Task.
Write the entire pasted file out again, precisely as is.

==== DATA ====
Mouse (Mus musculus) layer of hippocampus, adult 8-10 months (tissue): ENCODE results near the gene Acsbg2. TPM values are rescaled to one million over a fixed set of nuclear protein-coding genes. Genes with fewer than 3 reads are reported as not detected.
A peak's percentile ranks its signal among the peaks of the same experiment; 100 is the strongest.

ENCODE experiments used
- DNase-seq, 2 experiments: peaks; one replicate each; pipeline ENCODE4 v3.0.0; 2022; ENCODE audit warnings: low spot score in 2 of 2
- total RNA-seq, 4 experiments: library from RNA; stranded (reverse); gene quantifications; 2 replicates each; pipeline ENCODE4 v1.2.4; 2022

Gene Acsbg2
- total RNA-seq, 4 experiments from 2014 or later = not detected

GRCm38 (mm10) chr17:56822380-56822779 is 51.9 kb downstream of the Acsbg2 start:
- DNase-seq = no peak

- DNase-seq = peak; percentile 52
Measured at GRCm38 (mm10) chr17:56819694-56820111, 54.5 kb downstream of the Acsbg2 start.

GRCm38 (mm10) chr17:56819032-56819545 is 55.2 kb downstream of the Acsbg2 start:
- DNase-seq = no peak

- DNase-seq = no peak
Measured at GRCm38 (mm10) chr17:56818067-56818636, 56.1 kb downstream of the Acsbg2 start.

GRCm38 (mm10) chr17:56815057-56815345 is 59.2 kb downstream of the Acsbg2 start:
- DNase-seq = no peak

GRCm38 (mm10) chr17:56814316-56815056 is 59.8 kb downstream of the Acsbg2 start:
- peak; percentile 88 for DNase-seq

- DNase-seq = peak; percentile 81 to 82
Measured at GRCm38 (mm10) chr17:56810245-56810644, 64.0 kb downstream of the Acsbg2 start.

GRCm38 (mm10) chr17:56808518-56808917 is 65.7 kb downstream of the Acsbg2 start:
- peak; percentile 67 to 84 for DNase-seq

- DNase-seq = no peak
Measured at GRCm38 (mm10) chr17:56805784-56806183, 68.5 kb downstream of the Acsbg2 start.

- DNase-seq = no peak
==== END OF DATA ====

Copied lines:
Mouse (Mus musculus) layer of hippocampus, adult 8-10 months (tissue): ENCODE results near the gene Acsbg2. TPM values are rescaled to one million over a fixed set of nuclear protein-coding genes. Genes with fewer than 3 reads are reported as not detected.
A peak's percentile ranks its signal among the peaks of the same experiment; 100 is the strongest.

ENCODE experiments used
- DNase-seq, 2 experiments: peaks; one replicate each; pipeline ENCODE4 v3.0.0; 2022; ENCODE audit warnings: low spot score in 2 of 2
- total RNA-seq, 4 experiments: library from RNA; stranded (reverse); gene quantifications; 2 replicates each; pipeline ENCODE4 v1.2.4; 2022

Gene Acsbg2
- total RNA-seq, 4 experiments from 2014 or later = not detected

GRCm38 (mm10) chr17:56822380-56822779 is 51.9 kb downstream of the Acsbg2 start:
- DNase-seq = no peak

- DNase-seq = peak; percentile 52
Measured at GRCm38 (mm10) chr17:56819694-56820111, 54.5 kb downstream of the Acsbg2 start.

GRCm38 (mm10) chr17:56819032-56819545 is 55.2 kb downstream of the Acsbg2 start:
- DNase-seq = no peak

- DNase-seq = no peak
Measured at GRCm38 (mm10) chr17:56818067-56818636, 56.1 kb downstream of the Acsbg2 start.

GRCm38 (mm10) chr17:56815057-56815345 is 59.2 kb downstream of the Acsbg2 start:
- DNase-seq = no peak

GRCm38 (mm10) chr17:56814316-56815056 is 59.8 kb downstream of the Acsbg2 start:
- peak; percentile 88 for DNase-seq

- DNase-seq = peak; percentile 81 to 82
Measured at GRCm38 (mm10) chr17:56810245-56810644, 64.0 kb downstream of the Acsbg2 start.

GRCm38 (mm10) chr17:56808518-56808917 is 65.7 kb downstream of the Acsbg2 start:
- peak; percentile 67 to 84 for DNase-seq

- DNase-seq = no peak
Measured at GRCm38 (mm10) chr17:56805784-56806183, 68.5 kb downstream of the Acsbg2 start.

- DNase-seq = no peak